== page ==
teamwork PI011

Ego and Leadership: Leaders, Put Your Egos Aside for the New Year!

It is time to separate ego from leadership and be honest with ourselves so we can begin the era of the Great Retention

Every new year, many leaders set goals for their teams and themselves. It is a normal practice proven to keep most people focused and it leads to better year over year outcomes. Goal setting should always start with a reflection on what has happened in the past, where you want to go in the future, and what needs to happen for you to get to where you want to go.

Create a goal to address your ego

If you have not taken the time to goal set—then DO IT! What are you waiting for? Even if the goal is not achieved, you are so much better off setting a goal than not. TRUST ME! This year, considering the Great Resignation, I encourage any person who is a leader to create a goal around their egos.

How to recognize if you are a bad leader

As we know, people usually stay at their jobs because of their leaders, and/or when there are clear career opportunities for them. There are millions of self-help books and ted talks about how to be an effective, wonderful, and empathic leader. So, why are so many leaders failing at it (as evidenced by the Great Resignation)?

I believe it is because many of us, leaders, struggle to recognize when we are the ones causing problems for our employees! Think about it—we all have blind spots, and we have all worked with or for someone who was a bad leader but had no idea. I have thought many times, “How could they not know the negative impact they create for their teams?” But have I ever wondered which behaviors I may have that negatively impact my team?

Unfortunately, this is not a black and white issue… you are not either good or bad. You are both! We are all made up of good and bad leadership qualities, and the best thing we can do is continually develop our good qualities as well as address and change our bad ones.

The truth of the matter is that we cannot play around with this anymore—people are leaving bad working environments in mass groups. We can either keep leading the same way as the Great Resignation rages on OR we can have an honest look at how we are leading others and begin to build the era of the Great Retention.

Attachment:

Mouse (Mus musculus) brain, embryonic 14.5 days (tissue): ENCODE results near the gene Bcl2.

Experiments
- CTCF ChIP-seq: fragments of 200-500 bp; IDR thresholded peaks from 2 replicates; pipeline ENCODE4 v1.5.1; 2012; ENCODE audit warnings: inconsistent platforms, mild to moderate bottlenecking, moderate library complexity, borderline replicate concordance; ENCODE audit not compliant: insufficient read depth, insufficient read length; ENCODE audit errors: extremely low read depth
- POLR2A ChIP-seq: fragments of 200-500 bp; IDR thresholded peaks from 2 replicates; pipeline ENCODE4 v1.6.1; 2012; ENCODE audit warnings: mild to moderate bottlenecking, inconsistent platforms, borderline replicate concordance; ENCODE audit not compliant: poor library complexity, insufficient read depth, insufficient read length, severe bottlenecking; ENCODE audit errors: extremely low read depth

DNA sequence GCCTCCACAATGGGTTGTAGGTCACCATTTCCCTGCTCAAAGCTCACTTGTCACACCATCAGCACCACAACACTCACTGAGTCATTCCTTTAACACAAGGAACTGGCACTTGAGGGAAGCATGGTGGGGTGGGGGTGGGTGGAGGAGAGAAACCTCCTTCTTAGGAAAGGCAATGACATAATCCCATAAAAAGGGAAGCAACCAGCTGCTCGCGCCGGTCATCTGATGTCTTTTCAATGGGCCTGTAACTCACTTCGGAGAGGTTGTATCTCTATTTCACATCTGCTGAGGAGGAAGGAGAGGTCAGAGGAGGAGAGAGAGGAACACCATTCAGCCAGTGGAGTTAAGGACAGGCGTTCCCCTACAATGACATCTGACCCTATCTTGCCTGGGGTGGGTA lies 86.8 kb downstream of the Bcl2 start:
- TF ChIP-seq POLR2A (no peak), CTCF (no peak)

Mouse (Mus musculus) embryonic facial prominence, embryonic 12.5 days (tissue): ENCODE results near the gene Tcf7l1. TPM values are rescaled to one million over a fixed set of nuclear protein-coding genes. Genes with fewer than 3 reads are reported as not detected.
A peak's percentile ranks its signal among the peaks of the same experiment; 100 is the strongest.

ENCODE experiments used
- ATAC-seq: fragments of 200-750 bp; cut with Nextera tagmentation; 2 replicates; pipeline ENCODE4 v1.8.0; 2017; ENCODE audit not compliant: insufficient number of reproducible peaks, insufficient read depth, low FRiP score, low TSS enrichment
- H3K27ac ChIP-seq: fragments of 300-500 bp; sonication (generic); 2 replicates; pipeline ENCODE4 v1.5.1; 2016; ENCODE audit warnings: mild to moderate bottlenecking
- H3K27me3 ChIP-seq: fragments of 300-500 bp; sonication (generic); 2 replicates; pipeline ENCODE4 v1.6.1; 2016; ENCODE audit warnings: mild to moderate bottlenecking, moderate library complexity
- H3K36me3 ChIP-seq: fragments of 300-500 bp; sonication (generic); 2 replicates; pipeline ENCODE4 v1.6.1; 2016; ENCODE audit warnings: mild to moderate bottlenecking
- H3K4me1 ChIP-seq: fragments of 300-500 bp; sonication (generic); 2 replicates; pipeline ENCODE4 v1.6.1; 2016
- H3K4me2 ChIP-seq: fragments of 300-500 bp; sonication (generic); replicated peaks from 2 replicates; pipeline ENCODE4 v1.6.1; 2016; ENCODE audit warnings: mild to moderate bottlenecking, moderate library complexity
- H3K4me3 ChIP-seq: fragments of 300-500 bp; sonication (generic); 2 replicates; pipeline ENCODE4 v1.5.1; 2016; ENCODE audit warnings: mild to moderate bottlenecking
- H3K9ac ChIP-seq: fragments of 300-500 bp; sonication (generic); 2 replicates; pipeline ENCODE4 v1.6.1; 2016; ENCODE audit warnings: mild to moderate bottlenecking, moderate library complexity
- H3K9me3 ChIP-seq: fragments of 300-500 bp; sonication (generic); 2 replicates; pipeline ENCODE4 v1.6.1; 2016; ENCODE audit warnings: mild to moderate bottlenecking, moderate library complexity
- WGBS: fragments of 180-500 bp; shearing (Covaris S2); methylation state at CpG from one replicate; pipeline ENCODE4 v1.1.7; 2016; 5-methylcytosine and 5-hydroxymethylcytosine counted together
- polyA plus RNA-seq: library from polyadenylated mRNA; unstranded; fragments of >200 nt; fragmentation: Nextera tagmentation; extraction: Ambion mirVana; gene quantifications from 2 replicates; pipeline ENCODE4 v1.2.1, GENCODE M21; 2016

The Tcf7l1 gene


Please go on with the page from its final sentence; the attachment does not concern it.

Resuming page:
Overcoming your ego in leadership

The fact of the matter is… we are human, we have egos, we can get our feelings hurt, and that does impact how we work and lead other people. More often than not—bad leadership is born from a person in leadership who is feeling insecure, or hurt, or rushed, or burnt out. These feelings are usually accompanied with shame, which is something that we often try our hardest to hide from. In her famous Ted Talk The Power of Vulnerability, Brené Brown discusses her research on this topic. Shame is an emotion every human feels and experiences, yet most are afraid to express it. Instead, we hide behind addictions—and not just the obvious ones. For many of us leaders, the addictions to mask our feelings look more like “Type A” personality traits. The need to control your environment and be perfect in your work. We think if everything is perfect then we will be happy.

Bad leadership is born from a person in leadership who is feeling insecure, or hurt, or rushed, or burnt out. These feelings are usually accompanied with shame, which is something that we often try our hardest to hide from.

I recommend you watch the talk if you have not yet, but for the purposes of this blog I suggest that your goal as a leader is to face your shame head on. Be your authentic self. Become more vulnerable. Leave your ego behind. According to Brown and her research, this will lead to deeper connections with yourself and your team. This acknowledgement of your humanity will make you more open to seeing the humanity in each person in your team. It creates an opportunity to develop purpose, innovation, and a culture of trust.